Architectural Image

Screenshot MSUddin-compositedrawing.jpg
Working from an existing digital model, students will investigate the construction of the "architectural image", wherein drawing is understood as an image-making act as the service of a design idea.
Assessment objectives
  • Acquire a basic fluency in the computer-aided production of architectural images, including lighting and texture mapping
  • Comfortably edit and collage rendered images in Photoshop to produce detailed and stylistic images
  • Aspire to transcend photo-realism and set these skills at the service of a particular design idea targeted towards a particular audience
Exercise Type Project
Evaluation Criteria
High Pass
Final image produced possesses complexity and detail while offering a clear viewpoint in both style and composition.
Final image encompasses great detail but lacks a specific style or attitude, however still representing great rendering and post-processing skills.
Low Pass
Final image lacks detail or specificity, rendering and post-processing skills are lacking.
Final image is incomplete.
Uses Tool(s) Tool:Rhino v4.x , Tool:VRay , Tool:Photoshop CS5 , Tool:Illustrator CS5
Uses Workflow(s)

Working in groups of three “imagers”, students will produce a graphic presentation of a the case study previously modeled in the previous exercise targeted towards a particular design idea and a particular audience. Each student from the group will work to create one final board that includes two drawings of the buildings that reference each other. One of the drawings should be composed of precise linework while the other one must be rendered and post-processed (and can include linework as well). Accurate and compelling digitally rendered images, skillful post-render manipulation and entourage, and a thoughtful deployment of analog rendering techniques will all play a part in the evaluation of your work.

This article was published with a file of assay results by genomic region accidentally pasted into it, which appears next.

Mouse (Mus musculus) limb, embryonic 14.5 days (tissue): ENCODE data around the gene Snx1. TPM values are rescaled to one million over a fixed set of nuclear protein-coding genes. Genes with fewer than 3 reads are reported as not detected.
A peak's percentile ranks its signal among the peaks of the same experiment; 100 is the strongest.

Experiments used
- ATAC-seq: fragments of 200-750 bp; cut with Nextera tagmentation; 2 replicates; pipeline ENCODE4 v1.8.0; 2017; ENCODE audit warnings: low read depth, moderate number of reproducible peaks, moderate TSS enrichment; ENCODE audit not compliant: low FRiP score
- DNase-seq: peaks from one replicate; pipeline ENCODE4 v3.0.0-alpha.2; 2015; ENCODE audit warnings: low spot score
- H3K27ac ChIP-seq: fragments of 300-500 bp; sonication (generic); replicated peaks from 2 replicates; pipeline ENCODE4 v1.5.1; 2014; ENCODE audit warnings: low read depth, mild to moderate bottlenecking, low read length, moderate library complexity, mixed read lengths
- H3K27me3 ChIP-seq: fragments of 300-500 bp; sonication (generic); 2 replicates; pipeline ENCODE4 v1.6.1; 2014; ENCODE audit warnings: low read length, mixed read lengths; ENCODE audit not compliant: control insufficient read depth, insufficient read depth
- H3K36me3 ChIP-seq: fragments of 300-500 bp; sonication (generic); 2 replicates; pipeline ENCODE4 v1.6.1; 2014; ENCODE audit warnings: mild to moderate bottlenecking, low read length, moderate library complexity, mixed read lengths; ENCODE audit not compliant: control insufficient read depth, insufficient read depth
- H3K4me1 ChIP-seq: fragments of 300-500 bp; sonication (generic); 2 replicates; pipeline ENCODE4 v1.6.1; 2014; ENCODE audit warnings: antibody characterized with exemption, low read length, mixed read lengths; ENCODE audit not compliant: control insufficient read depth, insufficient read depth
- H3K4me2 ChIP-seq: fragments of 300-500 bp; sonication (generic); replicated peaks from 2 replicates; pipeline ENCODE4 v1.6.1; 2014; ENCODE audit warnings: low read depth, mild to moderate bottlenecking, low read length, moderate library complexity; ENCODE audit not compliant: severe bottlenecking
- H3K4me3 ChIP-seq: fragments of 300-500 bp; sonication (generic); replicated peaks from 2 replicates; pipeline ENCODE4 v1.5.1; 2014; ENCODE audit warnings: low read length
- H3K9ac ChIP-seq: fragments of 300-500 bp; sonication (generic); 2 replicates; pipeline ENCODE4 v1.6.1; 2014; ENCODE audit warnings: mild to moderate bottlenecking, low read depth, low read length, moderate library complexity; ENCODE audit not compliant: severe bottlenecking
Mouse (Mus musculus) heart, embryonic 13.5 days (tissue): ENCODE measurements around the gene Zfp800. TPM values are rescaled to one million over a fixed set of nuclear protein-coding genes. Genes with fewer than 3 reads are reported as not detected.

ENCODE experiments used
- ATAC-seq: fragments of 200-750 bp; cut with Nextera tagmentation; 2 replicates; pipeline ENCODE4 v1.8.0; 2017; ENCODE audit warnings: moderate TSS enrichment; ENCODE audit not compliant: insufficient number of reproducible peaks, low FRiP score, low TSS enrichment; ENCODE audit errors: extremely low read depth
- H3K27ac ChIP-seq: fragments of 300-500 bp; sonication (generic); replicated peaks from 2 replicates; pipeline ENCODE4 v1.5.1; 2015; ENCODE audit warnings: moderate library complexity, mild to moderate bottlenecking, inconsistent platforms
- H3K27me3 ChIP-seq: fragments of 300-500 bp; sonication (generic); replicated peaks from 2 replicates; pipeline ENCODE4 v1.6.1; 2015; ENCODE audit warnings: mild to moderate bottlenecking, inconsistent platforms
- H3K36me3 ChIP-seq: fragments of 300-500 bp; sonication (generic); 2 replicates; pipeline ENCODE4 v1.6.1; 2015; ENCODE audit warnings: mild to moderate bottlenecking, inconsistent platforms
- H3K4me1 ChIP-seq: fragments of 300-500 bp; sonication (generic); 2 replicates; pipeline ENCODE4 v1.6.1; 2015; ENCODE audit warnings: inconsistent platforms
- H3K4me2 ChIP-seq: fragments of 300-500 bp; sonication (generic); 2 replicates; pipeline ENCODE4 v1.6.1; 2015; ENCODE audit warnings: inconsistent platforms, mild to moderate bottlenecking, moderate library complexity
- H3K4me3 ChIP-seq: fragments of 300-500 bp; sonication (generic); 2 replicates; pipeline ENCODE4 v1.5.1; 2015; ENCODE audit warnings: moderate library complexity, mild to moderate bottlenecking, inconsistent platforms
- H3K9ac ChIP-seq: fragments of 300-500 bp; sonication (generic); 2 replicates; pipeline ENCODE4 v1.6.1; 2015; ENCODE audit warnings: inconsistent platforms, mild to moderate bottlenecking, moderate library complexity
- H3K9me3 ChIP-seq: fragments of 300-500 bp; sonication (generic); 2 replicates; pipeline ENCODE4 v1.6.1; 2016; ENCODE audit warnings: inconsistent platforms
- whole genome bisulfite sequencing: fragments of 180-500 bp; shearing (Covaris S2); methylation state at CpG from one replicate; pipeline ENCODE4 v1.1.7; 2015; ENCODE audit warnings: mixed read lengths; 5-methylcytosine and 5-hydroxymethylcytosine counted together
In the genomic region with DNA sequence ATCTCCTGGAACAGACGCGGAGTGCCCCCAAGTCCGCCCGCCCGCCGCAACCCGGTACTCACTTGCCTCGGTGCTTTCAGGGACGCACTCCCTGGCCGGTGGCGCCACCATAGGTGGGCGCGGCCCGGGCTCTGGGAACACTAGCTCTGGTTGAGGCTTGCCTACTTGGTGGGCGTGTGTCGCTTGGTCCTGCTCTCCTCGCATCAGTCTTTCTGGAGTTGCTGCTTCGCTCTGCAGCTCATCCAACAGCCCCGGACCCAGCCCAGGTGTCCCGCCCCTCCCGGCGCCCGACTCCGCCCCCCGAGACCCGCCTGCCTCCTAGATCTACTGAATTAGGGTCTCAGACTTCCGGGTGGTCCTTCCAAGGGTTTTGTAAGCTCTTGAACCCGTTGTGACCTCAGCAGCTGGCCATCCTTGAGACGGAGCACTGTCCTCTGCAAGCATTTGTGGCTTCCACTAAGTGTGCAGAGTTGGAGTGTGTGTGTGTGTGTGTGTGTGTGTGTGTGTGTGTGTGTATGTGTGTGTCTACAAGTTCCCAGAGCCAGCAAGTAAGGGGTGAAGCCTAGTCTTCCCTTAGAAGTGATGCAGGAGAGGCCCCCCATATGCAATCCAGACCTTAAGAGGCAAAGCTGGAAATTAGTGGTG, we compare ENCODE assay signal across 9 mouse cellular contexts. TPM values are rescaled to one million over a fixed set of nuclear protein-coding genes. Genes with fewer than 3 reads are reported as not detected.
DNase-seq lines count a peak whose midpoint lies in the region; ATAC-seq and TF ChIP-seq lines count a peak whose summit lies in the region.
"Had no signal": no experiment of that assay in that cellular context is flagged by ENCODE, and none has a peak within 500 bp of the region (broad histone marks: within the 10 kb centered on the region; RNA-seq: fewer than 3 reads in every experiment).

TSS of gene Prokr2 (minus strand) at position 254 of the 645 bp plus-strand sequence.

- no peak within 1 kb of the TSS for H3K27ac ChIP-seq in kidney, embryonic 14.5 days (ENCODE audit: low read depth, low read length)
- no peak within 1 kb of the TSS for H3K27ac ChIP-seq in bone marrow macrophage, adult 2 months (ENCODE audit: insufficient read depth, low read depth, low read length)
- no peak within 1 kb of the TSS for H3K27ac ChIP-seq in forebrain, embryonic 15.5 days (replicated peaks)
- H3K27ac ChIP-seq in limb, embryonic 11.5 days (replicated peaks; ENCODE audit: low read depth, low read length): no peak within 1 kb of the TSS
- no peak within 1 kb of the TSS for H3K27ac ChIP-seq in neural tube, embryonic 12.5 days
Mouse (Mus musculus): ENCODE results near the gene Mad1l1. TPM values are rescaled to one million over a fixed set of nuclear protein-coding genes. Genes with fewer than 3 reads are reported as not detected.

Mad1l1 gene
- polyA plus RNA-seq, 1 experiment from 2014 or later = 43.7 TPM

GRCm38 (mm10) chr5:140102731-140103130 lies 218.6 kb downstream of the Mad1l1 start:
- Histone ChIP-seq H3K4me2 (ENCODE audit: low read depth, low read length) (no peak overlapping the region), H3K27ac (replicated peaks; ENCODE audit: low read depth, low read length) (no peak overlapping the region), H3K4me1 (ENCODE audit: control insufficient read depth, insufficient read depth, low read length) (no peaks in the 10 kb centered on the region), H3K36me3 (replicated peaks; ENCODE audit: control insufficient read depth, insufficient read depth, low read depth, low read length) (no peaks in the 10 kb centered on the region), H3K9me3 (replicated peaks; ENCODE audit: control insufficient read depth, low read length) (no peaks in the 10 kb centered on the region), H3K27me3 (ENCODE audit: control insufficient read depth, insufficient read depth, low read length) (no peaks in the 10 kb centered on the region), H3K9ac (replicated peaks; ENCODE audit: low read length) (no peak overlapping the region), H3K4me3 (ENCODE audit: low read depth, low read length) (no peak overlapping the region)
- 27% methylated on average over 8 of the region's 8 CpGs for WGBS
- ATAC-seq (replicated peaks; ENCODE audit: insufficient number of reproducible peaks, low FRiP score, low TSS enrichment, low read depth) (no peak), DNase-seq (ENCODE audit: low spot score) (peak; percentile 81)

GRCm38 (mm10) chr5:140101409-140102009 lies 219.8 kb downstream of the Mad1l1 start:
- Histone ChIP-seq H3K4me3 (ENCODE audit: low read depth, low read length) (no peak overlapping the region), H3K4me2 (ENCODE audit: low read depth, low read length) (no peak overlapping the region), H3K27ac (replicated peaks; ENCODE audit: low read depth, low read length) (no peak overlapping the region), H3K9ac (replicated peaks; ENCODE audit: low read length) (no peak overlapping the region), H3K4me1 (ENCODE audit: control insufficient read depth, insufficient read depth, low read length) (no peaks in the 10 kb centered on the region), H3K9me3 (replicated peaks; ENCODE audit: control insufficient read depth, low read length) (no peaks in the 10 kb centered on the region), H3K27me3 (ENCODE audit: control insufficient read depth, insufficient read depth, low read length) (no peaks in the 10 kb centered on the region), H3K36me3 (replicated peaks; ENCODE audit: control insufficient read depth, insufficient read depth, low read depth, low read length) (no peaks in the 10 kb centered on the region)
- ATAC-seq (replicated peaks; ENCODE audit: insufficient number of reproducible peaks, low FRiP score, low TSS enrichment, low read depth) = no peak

• A single architectural presentation board composed of two drawing images that work together to form a cohesive whole. One digitally-printed board per student, 30”x40”, in either portrait or landscape format.


  • Students will work in groups of three to four for this exercise.
  • Design Narratives examples (consider these starting points for you to create your own specific narrative throughout the project)
  • St Mary's as conduit for God's Light – It's 1965, and as the design architect for St Mary's Cathedral, your primary client is the US Conference of Catholic Bishops, who has the final word regarding the aesthetic character of the cathedral. This body is concerned with the phenomenological experience of the building, and will be swayed by images that emphasize its sculptural qualities.
  • St Mary's as Urban Frame and Landmark – It's 1966, and as the masterplanner for the St Mary's complex, it falls upon your shoulders to convince the landmark commission for the city of San Francisco to grant permission for the urban presence of the complex. Made up of the city's most influential architects and urban planners, this body is concerned with both how the building fits into the fabric of San Francisco, as well as how the city is framed by the lens of the building.
  • St Mary's as Structural Masterwork – It's 1970, and the existing St Mary's Cathedral has been nominated to receive a Pritzker Architecture Prize for excellence in structural engineering. The 6-member body of architects and engineers judging the competition entry is concerned with structural and constructive innovation paired with sculptural and spatial beauty.